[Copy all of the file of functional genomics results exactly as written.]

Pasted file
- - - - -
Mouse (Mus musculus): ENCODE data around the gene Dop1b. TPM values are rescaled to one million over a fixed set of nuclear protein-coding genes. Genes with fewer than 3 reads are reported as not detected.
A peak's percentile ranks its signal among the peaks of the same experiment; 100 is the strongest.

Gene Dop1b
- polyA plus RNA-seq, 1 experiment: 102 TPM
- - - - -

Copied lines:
Mouse (Mus musculus): ENCODE data around the gene Dop1b. TPM values are rescaled to one million over a fixed set of nuclear protein-coding genes. Genes with fewer than 3 reads are reported as not detected.
A peak's percentile ranks its signal among the peaks of the same experiment; 100 is the strongest.

Gene Dop1b
- polyA plus RNA-seq, 1 experiment: 102 TPM